- BBC Radio Show Examines Child Undernutrition
BBC World Service’s “More Or Less” radio show “examines the claim that every 15 seconds a child dies of hunger,” which “is a popular statistic used by celebrities and charity campaigners in support of the Enough Food for Everyone IF campaign.” However, the show summary states, “According to the experts behind these figures, the answer is no. The real problem is undernutrition, which leaves children more susceptible to infectious diseases.” Ruth Alexander, the show’s host, “takes a detailed look at the problem of child malnutrition — which countries are worst affected, and what is being done to try to ease the problem,” according to the show summary, which adds, “She is joined by Jack Lundie, IF campaign; Professor Robert Black, Johns Hopkins Bloomberg School of Public Health and Jane Howard from the U.N. World Food Programme” (6/16).
- WHO Calls For Tighter Controls On Marketing Of Unhealthy Foods To Children
“The marketing of unhealthy foods to children has proven ‘disastrously effective,’ driving obesity by using cheap social media channels to promote fat-, salt- and sugar-laden foods, the [WHO’s] Europe office said on Tuesday,” Reuters reports. The WHO “called for tighter controls on such marketing, saying tougher regulations were crucial to winning the fight against childhood obesity,” the news service adds (Kelland, 6/18). “‘Children are surrounded by adverts urging them to consume high-fat, high-sugar, high-salt foods,’ said Zsuzsanna Jakab, WHO regional director for Europe,” The Hill’s “Healthwatch” blog writes, noting, “She added that food marketing is commonly present in places where children should be ‘protected, such as schools and sports facilities'” (Viebeck, 6/18). “Television remains the dominant form of advertising and a large majority of children and adolescents watch TV on average for more than two hours a day,” the health agency said in a report on food marketing, according to Reuters, which adds, “WHO Europe said that, while all 53 member states of its European region have signed up to restrictions on the marketing of unhealthy foods to children, most rely on general advertising regulations that do not specifically address the promotion of high-fat, high-salt or high-sugar products” (6/18).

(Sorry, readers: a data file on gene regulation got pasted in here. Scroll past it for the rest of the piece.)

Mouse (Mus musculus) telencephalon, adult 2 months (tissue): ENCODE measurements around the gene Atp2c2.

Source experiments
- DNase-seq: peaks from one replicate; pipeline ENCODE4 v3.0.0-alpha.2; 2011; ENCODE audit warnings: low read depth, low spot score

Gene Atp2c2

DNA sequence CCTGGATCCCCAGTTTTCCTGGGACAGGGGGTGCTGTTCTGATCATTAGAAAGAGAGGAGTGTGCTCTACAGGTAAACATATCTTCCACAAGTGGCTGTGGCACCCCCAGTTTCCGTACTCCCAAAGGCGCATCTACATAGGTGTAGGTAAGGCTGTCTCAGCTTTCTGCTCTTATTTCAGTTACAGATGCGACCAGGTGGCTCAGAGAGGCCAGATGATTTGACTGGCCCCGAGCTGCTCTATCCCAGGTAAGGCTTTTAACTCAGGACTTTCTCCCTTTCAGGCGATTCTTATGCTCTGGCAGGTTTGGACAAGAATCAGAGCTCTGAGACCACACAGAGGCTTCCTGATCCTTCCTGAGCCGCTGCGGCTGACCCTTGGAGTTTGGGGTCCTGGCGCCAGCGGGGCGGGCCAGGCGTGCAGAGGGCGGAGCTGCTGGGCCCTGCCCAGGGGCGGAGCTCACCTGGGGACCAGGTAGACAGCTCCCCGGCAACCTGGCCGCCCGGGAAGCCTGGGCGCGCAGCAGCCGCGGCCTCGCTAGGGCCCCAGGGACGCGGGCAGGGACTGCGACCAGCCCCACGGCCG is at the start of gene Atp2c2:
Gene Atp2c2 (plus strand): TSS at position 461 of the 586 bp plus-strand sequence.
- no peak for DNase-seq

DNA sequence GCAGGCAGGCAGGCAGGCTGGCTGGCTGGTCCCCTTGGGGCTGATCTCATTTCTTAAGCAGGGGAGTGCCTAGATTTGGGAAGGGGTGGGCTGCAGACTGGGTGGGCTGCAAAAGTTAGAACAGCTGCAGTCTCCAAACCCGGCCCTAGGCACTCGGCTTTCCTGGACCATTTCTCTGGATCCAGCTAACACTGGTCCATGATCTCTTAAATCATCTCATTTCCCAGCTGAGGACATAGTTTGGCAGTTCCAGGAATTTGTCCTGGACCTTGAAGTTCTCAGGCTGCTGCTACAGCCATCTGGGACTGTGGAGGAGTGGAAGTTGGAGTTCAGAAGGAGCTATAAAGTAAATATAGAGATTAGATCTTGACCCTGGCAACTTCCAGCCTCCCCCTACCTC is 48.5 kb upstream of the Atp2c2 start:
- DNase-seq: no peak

- Devex Interviews Director Of USAID's Development Credit Authority
In an interview with Ben Hubbard, director of USAID’s Development Credit Authority, the office that partners with banks and other finance institutions to guarantee loans, Devex examines how the office “is now working behind the scenes to change the way USAID regional bureaus and country missions finance development projects by alleviating investment risks and putting finance officers in the field.” According to Devex, “Hubbard sees his office playing a larger role in helping USAID link its country strategies to commercial banks and microfinance institutions which might be able to direct private capital to nearby development projects, instead of relying on foreign aid grants. … This shift from donors funding projects directly to using foreign assistance to leverage private funds, he says, is indicative of a changing global development climate” (Igoe, 6/18).
Editorials and Opinions
- Opinion Piece, Editorial Address Efforts To Reform U.S. Food Aid Program
The following opinion piece and editorial address the Obama administration’s proposal to reform the Food for Peace program, as well as congressional debate over the proposed changes.